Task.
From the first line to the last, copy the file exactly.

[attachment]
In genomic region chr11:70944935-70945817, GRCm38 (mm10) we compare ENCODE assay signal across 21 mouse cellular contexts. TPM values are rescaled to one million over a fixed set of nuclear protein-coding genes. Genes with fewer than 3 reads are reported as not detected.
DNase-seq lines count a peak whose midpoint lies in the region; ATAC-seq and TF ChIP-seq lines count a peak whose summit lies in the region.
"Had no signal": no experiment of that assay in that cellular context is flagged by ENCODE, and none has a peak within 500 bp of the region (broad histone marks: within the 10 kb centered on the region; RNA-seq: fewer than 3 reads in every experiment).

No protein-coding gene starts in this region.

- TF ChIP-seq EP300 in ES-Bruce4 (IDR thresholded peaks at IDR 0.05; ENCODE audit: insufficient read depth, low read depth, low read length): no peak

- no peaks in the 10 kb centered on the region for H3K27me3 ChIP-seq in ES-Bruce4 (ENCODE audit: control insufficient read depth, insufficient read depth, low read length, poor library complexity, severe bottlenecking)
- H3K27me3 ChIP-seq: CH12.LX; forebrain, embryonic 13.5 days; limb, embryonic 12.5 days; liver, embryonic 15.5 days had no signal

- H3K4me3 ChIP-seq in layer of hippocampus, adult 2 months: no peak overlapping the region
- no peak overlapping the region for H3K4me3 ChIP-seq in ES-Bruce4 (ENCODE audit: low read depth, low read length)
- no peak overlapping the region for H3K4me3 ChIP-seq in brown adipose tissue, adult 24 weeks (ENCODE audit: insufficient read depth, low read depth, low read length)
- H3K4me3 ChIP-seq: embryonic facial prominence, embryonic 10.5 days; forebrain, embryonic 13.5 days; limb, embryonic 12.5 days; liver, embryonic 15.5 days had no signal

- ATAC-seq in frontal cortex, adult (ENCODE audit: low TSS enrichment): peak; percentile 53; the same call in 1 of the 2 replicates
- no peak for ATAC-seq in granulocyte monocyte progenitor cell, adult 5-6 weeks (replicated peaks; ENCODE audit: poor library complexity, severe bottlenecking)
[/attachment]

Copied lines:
In genomic region chr11:70944935-70945817, GRCm38 (mm10) we compare ENCODE assay signal across 21 mouse cellular contexts. TPM values are rescaled to one million over a fixed set of nuclear protein-coding genes. Genes with fewer than 3 reads are reported as not detected.
DNase-seq lines count a peak whose midpoint lies in the region; ATAC-seq and TF ChIP-seq lines count a peak whose summit lies in the region.
"Had no signal": no experiment of that assay in that cellular context is flagged by ENCODE, and none has a peak within 500 bp of the region (broad histone marks: within the 10 kb centered on the region; RNA-seq: fewer than 3 reads in every experiment).

No protein-coding gene starts in this region.

- TF ChIP-seq EP300 in ES-Bruce4 (IDR thresholded peaks at IDR 0.05; ENCODE audit: insufficient read depth, low read depth, low read length): no peak

- no peaks in the 10 kb centered on the region for H3K27me3 ChIP-seq in ES-Bruce4 (ENCODE audit: control insufficient read depth, insufficient read depth, low read length, poor library complexity, severe bottlenecking)
- H3K27me3 ChIP-seq: CH12.LX; forebrain, embryonic 13.5 days; limb, embryonic 12.5 days; liver, embryonic 15.5 days had no signal

- H3K4me3 ChIP-seq in layer of hippocampus, adult 2 months: no peak overlapping the region
- no peak overlapping the region for H3K4me3 ChIP-seq in ES-Bruce4 (ENCODE audit: low read depth, low read length)
- no peak overlapping the region for H3K4me3 ChIP-seq in brown adipose tissue, adult 24 weeks (ENCODE audit: insufficient read depth, low read depth, low read length)
- H3K4me3 ChIP-seq: embryonic facial prominence, embryonic 10.5 days; forebrain, embryonic 13.5 days; limb, embryonic 12.5 days; liver, embryonic 15.5 days had no signal

- ATAC-seq in frontal cortex, adult (ENCODE audit: low TSS enrichment): peak; percentile 53; the same call in 1 of the 2 replicates
- no peak for ATAC-seq in granulocyte monocyte progenitor cell, adult 5-6 weeks (replicated peaks; ENCODE audit: poor library complexity, severe bottlenecking)